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Python Python Collections (Retired) Dictionaries Unpacking Dictionaries

Word Count Python Challenge.

def word_count(string):
  new_list=string.split()
  unique=set(new_list)
  my_dict={}
  for unique in new_list:
    my_dict[unique]=new_list.count(unique)
  return my_dict

Give me your opinions on how you did it

Elmer Scott
Elmer Scott
891 Points

Less code:

from collections import Counter

def word_count(word): l_word = word.lower().split() print Counter(l_word)

9 Answers

import collections

def word_count(word):
       new_list = word.lower().split()
       return collections.Counter(new_list)
string = "erion jade erion jade jade jade erion eleksa eleksa eriona"
string_list = string.lower().split()
string_dict = {}

def word_count(word):
    for word in string_list:
        if word in string_dict:
            string_dict[word] = string_dict[word] + 1
            continue
        else:
            string_dict[word] = 1

    return string_dict

dict = word_count(string)
print(dict)

I did it without the use of Counter which Kenneth suggested. I looped through all words (after split to list) and added the word to the dict as a key if they did not already exist with a value of 1. If the key already existed, then I simply added 1 to the value already assigned to the key.

Pablo Xabron
Pablo Xabron
8,111 Points
def word_count(string):
  words = string.split(' ')
  dic = dict('')
  for word in words:
     dic[word] =  dic[word] + 1 if word in dic else 1
  return dic
John MacDonald
John MacDonald
8,593 Points

I did it like this:

def word_count(string):
    word_count = {}
    string = string.lower().split(" ")

    for word in string:
        if word in word_count:
            word_count[word] += 1
        else:
            word_count[word] = 1

    return word_count

print(word_count("I aint no tadpole I is what I is"))
def word_count(sentence):
  sentence = sentence.lower().split()
  blank = {}
  for word in sentence:
    if word not in blank:
      blank[word] = 1
    else:
      blank[word] += 1
  return blank

here's mine.

Kenneth Love
STAFF
Kenneth Love
Treehouse Guest Teacher

Look up Counter and you'll have even less code :)

def word_count(string):
    split_string = string.lower().split()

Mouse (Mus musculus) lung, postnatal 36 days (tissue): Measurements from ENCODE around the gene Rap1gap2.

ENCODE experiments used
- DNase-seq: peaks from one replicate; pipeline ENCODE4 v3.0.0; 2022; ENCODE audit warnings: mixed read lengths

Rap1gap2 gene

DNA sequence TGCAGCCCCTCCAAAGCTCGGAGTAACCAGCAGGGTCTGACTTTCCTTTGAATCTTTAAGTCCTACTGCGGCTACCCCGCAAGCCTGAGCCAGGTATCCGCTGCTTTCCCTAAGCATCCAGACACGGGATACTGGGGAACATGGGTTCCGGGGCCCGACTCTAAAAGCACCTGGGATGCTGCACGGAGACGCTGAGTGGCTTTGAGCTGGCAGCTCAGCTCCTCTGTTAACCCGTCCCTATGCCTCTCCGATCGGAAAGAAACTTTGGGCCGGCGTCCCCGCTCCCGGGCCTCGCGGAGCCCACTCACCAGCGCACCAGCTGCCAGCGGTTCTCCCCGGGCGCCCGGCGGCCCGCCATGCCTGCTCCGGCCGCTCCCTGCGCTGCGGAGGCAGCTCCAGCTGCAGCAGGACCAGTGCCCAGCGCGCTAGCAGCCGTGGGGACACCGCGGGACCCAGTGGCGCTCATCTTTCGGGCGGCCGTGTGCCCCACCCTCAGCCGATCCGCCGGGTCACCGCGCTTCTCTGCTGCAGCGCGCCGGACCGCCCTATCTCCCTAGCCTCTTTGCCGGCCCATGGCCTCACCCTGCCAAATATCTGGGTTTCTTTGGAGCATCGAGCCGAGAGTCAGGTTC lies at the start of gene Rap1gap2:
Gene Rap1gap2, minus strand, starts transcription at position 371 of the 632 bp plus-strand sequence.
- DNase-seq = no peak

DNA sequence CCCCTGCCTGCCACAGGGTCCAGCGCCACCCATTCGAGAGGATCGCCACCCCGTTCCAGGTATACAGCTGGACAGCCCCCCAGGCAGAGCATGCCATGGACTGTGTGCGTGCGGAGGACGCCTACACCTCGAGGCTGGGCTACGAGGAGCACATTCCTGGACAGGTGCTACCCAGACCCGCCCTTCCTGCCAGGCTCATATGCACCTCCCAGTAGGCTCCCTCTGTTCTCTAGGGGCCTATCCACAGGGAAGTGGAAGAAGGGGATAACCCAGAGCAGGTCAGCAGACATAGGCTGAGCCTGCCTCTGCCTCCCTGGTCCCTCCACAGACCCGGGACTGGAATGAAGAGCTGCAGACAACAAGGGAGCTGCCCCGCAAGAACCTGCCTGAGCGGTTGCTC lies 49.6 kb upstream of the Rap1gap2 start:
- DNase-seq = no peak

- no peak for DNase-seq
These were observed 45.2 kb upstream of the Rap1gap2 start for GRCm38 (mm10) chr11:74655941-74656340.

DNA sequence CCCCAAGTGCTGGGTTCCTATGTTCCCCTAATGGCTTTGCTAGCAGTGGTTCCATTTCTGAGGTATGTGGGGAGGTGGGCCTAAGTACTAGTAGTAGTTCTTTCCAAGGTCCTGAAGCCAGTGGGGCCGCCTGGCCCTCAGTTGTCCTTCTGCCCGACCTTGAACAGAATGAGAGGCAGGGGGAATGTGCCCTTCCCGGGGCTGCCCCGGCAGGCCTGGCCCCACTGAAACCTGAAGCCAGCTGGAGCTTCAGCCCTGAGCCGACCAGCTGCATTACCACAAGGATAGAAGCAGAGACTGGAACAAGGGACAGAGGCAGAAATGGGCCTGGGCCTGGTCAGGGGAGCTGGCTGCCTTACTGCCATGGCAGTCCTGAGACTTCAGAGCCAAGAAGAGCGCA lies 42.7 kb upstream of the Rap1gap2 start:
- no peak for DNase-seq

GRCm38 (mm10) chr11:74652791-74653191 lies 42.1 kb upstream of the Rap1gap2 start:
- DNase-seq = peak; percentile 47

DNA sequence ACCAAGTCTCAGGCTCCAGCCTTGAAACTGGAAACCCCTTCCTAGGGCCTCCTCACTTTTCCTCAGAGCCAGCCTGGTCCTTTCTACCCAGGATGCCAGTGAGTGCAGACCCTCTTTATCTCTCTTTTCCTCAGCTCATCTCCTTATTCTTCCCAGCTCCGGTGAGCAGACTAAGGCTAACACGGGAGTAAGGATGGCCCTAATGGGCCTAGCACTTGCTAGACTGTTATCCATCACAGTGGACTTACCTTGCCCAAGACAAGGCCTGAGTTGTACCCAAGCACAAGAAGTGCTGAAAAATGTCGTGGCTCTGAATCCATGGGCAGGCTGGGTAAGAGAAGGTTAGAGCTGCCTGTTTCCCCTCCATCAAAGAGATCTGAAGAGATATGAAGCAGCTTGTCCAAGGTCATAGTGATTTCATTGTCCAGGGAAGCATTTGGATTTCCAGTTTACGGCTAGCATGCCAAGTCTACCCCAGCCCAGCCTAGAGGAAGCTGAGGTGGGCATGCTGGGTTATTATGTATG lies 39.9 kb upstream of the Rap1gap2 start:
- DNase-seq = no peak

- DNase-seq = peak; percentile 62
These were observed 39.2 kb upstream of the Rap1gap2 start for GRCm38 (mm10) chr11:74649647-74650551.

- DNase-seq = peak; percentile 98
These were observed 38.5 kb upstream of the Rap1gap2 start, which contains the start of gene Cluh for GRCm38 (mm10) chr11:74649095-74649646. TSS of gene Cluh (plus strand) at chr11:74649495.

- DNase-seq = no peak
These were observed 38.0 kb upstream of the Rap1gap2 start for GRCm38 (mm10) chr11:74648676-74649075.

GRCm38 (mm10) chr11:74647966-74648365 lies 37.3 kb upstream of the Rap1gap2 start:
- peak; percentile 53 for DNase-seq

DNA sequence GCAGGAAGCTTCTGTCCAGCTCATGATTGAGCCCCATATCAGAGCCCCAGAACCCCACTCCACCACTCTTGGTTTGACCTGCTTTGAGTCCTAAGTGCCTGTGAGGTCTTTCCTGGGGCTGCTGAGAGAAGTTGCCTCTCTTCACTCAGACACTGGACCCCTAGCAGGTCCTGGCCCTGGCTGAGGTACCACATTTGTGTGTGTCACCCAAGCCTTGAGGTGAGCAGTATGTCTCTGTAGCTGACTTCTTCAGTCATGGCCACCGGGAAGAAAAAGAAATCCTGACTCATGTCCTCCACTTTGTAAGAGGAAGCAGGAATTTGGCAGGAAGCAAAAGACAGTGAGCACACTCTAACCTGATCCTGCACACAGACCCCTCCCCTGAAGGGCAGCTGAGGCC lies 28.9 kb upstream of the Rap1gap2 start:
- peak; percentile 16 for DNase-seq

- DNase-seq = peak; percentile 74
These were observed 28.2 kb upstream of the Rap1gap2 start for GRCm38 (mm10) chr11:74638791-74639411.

my_dict = {}
    for word in split_string:
        word_occurence = 0
        while word in split_string:
            word_occurence += 1
            my_dict.update({word:word_occurence})
            split_string.remove(word)
    return my_dict

I didn't know about the Counter or count() so I ended up with this medieval solution

fahad lashari
fahad lashari
7,693 Points

This should pass the challenge:

word_dict = {}
def word_count(string):
    string_list = (string.lower()).split()
    for item in string_list:
        if item in word_dict:
            word_dict[item] +=1
        else:   
            word_dict[item] = 1
    print(word_dict)        

word_count("I am that I am I that am  guy guy")

I try to do without a split or Counter. My code end like this (some kind of lines of code could be remove, but i want a new challenge =P)

def word_count(string): new_string = string.lower() list_of_string = [] new_string_to_see = [] for word in new_string: if not word.isspace(): new_string_to_see.append(word)

    else:
        end_string="".join(new_string_to_see)
        list_of_string.append(end_string)
        new_string_to_see = []

if not new_string[-1].isspace():
    end_string="".join(new_string_to_see)
    list_of_string.append(end_string)

count = 0
list_of_string.sort()

words = []
counts = []
i=len(list_of_string)-1   
while i>=0:
    count = 1
    words.append(list_of_string[i])
    j = i-1
    while list_of_string[i]==list_of_string[j]:
        count +=1
        j-=1
    counts.append(count)
    i=j 

dictionary = {}
i=0
for string in words:

    dictionary[string] = counts[i]
    i+=1
return dictionary

string_teste = "This code is so so so long for good sake." resultado = word_count(string_teste) print(resultado)